How to get your iPhone or iPad ready for iOS 10

Apple will release iOS 10 on Sept. 13, which means you have a few days to get your hardware ready for the upgrade.

Apple will release iOS 10 on Sept. 13, which means you have a few days to get your hardware ready for the big upgrade.

Here's what you need to do to make sure things go smoothly for you.

See also: How to securely wipe your iPhone for resale

Will you get iOS 10?

First things first, will you get iOS 10?

Here is a complete list of the devices that are supported:

  • iPad 4th gen
  • iPad Air
  • iPad Air 2
  • iPad Pro
  • iPad mini 2
  • iPad mini 3
  • iPad mini 4
  • iPod touch 6th
  • iPhone 5
  • iPhone 5c
  • iPhone 5s
  • iPhone SE
  • iPhone 6/6 Plus
  • iPhone 6s/6s Plus
  • iPhone 7/7 Plus

To know what device you have, use this page to decipher the model number, which you can find on the back of the device or under Settings > General > About > Model.

Is your device not in the list? Then you're out of luck.

Back up your data

Before you do anything major, such as upgrading your device, you need to make sure that you have a backup just in case things don't go smoothly. You can either back up your data to iCloud, or if you don't have enough space, you can take the old-school road and connect your iPhone or iPad to a PC to do the backup through iTunes.

Details on how to carry out a backup can be found here.

Spring clean your device

Chances are good that your iPhone or iPad has accumulated a lot of detritus over the months and years, so what better time to get rid of it than now. While iOS 10 doesn't need as much free space to install as earlier releases, getting rid of apps that you no longer use -- or perhaps have never used -- makes good sense.

Do I need to delete apps to make space for the upgrade?

Not if you are on iOS 9 or above, because the operating system will clear space for you (even if that means deleting and redownloading apps).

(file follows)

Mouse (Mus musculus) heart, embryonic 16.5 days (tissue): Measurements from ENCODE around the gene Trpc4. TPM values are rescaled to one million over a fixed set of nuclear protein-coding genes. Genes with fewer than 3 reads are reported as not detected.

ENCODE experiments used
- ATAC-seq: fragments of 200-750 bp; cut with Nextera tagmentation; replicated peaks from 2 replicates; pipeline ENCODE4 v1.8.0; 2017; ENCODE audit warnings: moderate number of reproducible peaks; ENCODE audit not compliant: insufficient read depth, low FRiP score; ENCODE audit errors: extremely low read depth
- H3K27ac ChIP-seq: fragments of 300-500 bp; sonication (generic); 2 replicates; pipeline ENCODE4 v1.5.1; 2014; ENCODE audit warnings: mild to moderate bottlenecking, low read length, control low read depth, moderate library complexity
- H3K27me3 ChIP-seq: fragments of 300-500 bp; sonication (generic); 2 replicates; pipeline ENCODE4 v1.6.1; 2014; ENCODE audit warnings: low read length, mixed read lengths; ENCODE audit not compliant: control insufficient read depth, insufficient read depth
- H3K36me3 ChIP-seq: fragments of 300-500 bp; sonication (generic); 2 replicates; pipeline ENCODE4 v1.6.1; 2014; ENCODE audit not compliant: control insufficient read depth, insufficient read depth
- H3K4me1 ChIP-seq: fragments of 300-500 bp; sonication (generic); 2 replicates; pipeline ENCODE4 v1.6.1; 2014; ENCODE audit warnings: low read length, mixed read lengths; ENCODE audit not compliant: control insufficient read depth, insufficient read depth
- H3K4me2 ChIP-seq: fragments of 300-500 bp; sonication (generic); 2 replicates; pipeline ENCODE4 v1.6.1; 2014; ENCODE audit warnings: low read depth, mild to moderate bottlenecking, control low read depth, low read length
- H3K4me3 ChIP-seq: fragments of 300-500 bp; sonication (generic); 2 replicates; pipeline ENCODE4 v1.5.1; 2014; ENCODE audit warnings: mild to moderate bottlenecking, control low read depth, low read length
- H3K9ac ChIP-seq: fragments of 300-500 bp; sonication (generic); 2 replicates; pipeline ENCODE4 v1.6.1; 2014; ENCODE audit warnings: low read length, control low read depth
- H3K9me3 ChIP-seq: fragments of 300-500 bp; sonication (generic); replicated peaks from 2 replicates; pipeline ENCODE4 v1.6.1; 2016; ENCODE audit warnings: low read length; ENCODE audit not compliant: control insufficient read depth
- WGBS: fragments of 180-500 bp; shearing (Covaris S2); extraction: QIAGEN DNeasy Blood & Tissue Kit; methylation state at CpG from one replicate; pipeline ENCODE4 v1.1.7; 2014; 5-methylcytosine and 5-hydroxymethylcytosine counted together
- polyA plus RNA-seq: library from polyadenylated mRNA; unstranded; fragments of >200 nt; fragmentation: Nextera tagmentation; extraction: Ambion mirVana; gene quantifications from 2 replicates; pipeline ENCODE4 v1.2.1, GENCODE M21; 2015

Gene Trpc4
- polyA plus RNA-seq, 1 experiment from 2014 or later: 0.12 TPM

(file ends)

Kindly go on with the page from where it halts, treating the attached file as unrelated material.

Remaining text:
If you are on an earlier version, and you're cramped on space, then you might need to clear space by deleting apps (be careful -- because you will lose any associated data), deleting audio or video content (music, downloaded videos, audio books, etc), or moving data such as photos to the cloud (keep reading for more information).

Update your apps

If you've not updated your apps in a while, then this is a good time to do so, because a lot of the apps will have been updated to make them compatible with iOS 10 (although apps designed for iOS 9 seem to run well based on my testing).

While it's likely that your device automatically updates apps in the background, it's not a bad idea to check just to make sure. Find the App Store app, then tap on it, and click Update (bottom-right of the screen). Once in there, you can kick off the update process.

Put your photos in the cloud

Another thing you can do is to upload your photos to the cloud. CNET has an excellent rundown of some of the free services you can use for this.

Know your passwords

Following the upgrade, you'll need to enter your iCloud password in order to be able to reconnect to all your data and photos. If you don't have this close to hand -- remember, having it on the device you're upgrading isn't all that convenient -- then this might be a good time to do that.

Also, if your iTunes backup is encrypted, then remember you'll need that password if something goes wrong!

Is it better to upgrade or wipe a device and start from scratch?

It's a lot less hassle to just upgrade a device because you get to keep all your apps and settings.

However, devices that I have wiped and reloaded a new iOS onto, and then installed and re-setup all my apps and such, feel faster and seem to suffer from fewer problems (such as Bluetooth and Wi-Fi issues). However, wiping and reloading the apps and data is pretty big hassle, and it's probably more work than most want to undertake.

Should I wait a while before doing the upgrade?

There will likely be an update or two to iOS 10 over the coming weeks, so you might want to wait for the dust to settle and for any last-minute bugs to be squashed before making the leap, especially if you rely on your device.

Also, if you use your device in a BYOD setting, make sure you get the OK from the IT department before upgrading, in case you're unable to access the network or data you need.

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